David Adjaye’s 130 William Street Finishes Curtain Wall Installation in Financial District

130 William Street. Photo by Michael Young

The final charcoal-colored curtain wall panels were recently hoisted into place on 130 William Street, the 19th tallest skyscraper under construction in our annual countdown. Designed by David Adjaye of Adjaye Associates, the 800-foot-tall residential building made rapid progress throughout 2019, capped now by the completion of its signature façade of concrete-cast arches. The 66-story Financial District project is being developed by Lightstone, with Hill West Architects as the architect of record. Corcoran Sunshine Marketing Group is handling sales and marketing for the 242 residential units, which will range in price from around $1,300,000 for a one-bedroom to $20,000,000 for a four-bedroom, full-floor penthouse.

Recent photos from across the East River show the superstructure standing over its surroundings. Its distinctive façade and its indented, inverted sloped edges make the structure a distinguishable work of architecture in all types of lighting.

130 William Street. Photo by Michael Young

130 William Street. Photo by Michael Young

130 William Street (left). Photo by Michael Young

130 William Street. Photo by Michael Young

Photo by Michael Young

Photo by Michael Young

130 William Street. Photo by Michael Young

YIMBY also got to go on a hard hat tour of 130 William Street to the upper levels that feature loggias on the northern and southern elevations of the future residences. Views of Midtown, the World Trade Center, Hudson Yards, the Brooklyn Bridge, the East River, and Downtown Brooklyn are easily obtainable.

Midtown. Photo by Michael Young

Looking north at New York by Gehry. Photo by Michael Young

56 Leonard Street and Hudson Yards. Photo by Michael Young

The World Trade Center. Photo by Michael Young

One World Trade Center through the loggia window. Photo by Michael Young

The Ronald O. Perelman Performing Arts Center. Photo by Michael Young

The Brooklyn Bridge. Photo by Michael Young

Downtown Brooklyn from 130 William Street. Photo by Michael Young

Two exterior sections of 130 William Street have yet to be finished. One is at the very roof of the skyscraper above the arches, where some of the mechanical units will be located. The rendering below shows the top of the East River-facing elevation covered in tall trees, while the protruding addition on the center of the floor plate will be covered with gold-colored panels. Also taking shape is the outdoor courtyard and entrance along William Street. This has been the staging area for equipment and the access point to the exterior mechanical hoist on the southern elevation.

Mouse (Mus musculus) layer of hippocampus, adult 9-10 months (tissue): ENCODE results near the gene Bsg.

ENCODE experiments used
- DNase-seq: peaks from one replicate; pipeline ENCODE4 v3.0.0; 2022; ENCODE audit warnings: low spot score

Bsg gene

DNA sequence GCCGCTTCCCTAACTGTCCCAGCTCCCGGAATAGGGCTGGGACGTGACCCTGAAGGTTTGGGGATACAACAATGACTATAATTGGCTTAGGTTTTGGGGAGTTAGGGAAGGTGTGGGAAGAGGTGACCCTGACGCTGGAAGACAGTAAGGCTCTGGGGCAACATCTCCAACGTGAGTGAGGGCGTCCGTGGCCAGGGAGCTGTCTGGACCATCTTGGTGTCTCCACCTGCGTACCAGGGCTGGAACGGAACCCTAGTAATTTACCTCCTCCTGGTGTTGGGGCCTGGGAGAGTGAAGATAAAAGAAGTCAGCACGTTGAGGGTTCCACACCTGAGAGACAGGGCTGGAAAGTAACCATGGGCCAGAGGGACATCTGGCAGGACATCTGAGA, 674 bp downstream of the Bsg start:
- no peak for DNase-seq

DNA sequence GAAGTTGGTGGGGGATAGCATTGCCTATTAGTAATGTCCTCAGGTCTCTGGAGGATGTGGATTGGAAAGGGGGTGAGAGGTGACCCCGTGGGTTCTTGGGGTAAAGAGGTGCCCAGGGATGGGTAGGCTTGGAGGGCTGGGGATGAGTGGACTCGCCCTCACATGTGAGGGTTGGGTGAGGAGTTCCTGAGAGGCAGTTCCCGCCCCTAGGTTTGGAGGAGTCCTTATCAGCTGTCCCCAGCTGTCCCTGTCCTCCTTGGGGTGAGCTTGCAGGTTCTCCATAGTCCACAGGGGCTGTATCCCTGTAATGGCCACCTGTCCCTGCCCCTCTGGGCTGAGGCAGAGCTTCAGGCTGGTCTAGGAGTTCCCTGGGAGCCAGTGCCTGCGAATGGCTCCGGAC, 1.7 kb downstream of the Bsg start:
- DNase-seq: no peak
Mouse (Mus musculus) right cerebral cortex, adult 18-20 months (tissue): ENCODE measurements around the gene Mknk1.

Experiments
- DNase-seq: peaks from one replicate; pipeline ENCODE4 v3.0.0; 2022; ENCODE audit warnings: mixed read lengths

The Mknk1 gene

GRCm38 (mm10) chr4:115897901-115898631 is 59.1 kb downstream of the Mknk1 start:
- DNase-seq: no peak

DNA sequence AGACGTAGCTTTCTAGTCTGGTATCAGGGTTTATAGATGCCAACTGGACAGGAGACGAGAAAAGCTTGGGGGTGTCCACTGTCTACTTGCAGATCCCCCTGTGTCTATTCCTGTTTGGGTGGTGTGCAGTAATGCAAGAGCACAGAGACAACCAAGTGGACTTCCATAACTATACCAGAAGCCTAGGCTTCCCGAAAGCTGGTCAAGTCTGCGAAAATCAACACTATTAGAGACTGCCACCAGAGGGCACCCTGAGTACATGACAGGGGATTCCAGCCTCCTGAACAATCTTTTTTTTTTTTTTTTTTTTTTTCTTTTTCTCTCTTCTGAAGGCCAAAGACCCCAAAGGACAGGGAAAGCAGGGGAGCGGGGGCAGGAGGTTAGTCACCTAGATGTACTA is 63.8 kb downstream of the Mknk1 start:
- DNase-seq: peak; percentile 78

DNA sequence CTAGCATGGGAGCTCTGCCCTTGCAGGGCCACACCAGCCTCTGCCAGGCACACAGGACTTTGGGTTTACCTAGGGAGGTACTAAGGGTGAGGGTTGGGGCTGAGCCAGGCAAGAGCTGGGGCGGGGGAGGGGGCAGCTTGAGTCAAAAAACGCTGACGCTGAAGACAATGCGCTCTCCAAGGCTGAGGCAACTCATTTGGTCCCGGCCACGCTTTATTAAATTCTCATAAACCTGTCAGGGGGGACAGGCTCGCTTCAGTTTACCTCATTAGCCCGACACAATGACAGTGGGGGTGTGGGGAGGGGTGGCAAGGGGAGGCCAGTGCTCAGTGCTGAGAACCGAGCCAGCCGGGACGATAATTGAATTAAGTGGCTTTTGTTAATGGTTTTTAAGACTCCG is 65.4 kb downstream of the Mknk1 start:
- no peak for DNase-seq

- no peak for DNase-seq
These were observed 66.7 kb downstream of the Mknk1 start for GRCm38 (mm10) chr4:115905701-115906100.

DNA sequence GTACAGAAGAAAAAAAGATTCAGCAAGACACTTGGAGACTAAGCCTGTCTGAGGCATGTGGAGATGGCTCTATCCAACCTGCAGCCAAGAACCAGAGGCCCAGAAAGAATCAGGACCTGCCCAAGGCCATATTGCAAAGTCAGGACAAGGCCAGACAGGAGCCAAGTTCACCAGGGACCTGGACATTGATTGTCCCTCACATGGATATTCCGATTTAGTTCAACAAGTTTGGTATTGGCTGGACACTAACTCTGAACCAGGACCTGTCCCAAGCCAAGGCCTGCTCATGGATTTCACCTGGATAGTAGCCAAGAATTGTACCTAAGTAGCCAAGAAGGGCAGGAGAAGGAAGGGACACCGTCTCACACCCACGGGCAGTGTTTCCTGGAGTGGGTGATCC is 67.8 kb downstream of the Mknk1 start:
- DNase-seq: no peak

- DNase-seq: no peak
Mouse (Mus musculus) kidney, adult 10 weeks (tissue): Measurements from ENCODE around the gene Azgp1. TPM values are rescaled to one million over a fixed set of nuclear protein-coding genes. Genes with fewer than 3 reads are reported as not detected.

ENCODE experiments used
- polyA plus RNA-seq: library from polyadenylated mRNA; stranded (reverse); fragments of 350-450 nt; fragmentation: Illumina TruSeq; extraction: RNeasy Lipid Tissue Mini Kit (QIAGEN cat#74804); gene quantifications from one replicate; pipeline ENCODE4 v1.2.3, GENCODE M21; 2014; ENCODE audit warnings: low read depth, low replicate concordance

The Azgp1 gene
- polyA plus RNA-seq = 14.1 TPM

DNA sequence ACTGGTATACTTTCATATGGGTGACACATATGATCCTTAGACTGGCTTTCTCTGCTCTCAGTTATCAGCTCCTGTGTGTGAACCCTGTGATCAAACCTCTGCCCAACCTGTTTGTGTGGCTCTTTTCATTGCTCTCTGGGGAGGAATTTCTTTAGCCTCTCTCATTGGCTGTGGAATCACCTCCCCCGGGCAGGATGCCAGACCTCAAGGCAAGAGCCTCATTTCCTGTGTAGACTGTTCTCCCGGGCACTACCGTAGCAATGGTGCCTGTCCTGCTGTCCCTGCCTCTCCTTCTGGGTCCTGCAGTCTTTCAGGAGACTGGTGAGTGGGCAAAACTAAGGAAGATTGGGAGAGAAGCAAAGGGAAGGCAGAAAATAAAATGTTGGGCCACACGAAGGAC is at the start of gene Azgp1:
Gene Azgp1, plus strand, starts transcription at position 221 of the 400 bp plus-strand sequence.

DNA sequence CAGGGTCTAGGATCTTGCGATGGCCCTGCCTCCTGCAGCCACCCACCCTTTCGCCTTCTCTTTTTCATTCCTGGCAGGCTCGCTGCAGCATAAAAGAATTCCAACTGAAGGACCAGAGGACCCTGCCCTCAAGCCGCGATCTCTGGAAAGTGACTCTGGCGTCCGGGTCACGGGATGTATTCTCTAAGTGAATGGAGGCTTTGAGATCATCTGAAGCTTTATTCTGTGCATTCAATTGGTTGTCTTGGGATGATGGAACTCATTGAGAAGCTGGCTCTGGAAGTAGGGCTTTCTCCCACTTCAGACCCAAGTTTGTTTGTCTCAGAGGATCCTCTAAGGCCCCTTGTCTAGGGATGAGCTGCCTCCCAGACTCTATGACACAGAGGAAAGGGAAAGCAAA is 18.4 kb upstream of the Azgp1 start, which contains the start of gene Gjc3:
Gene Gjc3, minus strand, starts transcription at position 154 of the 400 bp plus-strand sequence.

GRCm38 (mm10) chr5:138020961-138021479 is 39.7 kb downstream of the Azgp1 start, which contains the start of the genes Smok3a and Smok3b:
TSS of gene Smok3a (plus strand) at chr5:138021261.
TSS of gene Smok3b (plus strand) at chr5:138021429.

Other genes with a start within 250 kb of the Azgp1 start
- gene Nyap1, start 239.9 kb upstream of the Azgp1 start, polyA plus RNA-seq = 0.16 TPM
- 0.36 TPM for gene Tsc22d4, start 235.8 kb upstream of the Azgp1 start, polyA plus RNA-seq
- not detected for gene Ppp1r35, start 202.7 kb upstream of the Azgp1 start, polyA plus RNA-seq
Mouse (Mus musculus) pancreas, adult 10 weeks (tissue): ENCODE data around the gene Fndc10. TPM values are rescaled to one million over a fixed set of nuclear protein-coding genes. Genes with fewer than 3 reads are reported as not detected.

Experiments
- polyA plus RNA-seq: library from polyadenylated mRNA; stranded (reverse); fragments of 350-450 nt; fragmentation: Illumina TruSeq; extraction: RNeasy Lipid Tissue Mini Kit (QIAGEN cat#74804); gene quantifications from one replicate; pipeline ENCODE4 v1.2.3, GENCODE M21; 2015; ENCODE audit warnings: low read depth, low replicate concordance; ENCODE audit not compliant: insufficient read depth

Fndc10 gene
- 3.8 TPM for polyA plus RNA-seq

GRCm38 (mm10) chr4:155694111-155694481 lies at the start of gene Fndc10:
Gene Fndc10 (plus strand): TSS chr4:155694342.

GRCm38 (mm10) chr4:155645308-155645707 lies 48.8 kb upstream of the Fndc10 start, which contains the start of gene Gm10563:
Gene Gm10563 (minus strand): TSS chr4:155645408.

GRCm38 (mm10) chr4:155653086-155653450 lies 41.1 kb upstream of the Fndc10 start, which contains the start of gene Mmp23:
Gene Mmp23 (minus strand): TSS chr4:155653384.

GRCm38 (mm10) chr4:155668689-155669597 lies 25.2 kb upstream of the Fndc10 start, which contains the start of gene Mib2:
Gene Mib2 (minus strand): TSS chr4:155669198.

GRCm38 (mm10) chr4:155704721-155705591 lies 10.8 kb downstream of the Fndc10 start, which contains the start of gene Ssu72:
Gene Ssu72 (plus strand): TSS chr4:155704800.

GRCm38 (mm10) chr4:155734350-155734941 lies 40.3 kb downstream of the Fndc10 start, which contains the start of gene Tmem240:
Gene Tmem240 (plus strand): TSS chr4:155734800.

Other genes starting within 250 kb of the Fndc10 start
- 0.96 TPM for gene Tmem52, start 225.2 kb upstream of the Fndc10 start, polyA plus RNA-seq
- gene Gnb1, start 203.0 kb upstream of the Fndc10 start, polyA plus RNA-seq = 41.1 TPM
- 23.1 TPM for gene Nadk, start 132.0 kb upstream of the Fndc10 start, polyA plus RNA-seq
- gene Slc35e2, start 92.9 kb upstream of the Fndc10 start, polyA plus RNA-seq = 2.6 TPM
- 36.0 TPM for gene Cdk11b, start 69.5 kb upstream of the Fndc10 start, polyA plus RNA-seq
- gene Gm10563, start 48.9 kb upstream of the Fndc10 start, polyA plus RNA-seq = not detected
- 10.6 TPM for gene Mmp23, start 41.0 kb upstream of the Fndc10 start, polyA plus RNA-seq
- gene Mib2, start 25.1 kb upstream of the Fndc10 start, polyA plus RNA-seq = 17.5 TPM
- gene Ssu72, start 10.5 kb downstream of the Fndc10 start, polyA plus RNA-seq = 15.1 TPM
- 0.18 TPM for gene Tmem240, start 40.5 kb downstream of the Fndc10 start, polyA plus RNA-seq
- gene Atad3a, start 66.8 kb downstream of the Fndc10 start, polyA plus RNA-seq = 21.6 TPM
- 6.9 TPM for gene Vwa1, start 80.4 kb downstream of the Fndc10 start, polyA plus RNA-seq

130 William rendering by Binyan Studios

Completion of 130 William Street is expected in 2020.

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13 Comments on "David Adjaye’s 130 William Street Finishes Curtain Wall Installation in Financial District"

  1. where’s David? LOL!

    • I was wondering the same thing?! I always wondered if he was a malfunctioning robot, a schizophrenic, or a performance artist.

  2. This building has the peculiar property of blending in when you are focusing on it and standing out when you’re not.

  3. More pics from inside the loggias!!

  4. I like it more than I was expecting. It’s got a nice solidity to it.
    That building next to Woolworth with the pvc pipe pyramids on the roof is the ugliest thing that didn’t come out of a rat’s butthole.

    • David in Bushwick | December 13, 2019 at 4:25 pm | Reply

      It looks like some nasty throwback to bad 80s postmodern. Hopefully new taller buildings will make it go away.

  5. Too dark. Unrelentingly dark.

  6. Amazing pictures Michael thanks for the view.

  7. The views from 130 William St. are better than the views of it. I can’t accept the dirty, rough-textured, charcoal gray facade. The fenestration is beautiful but the surrounding facade surface is awful.

  8. A perching, nesting paradise for the city’s bird population.

  9. Love the texture, the color and the design. Finally. A distinguished new high rise that ISN’T a Dallas-style, all-glass abstraction.

  10. Love the design, but the concrete colors are all over the place, from pale to dark grey. I hope that they can fix this. It seems like the panels are covered with efflorescence, needs a good wash.

  11. Good God! Look at the first photo, it looks exactly like it had just burned down. You can almost see the streaks of flame that burnet it down. Yes, jokingly we can say it looks like the Dark Tower short of the eye of Sauron, but the facade really looks ugly and drelict and ugly. I am sure it will be resurfaced in a few years when the oddballs who bought into it for notoriety, abandon it and the reality sets in.

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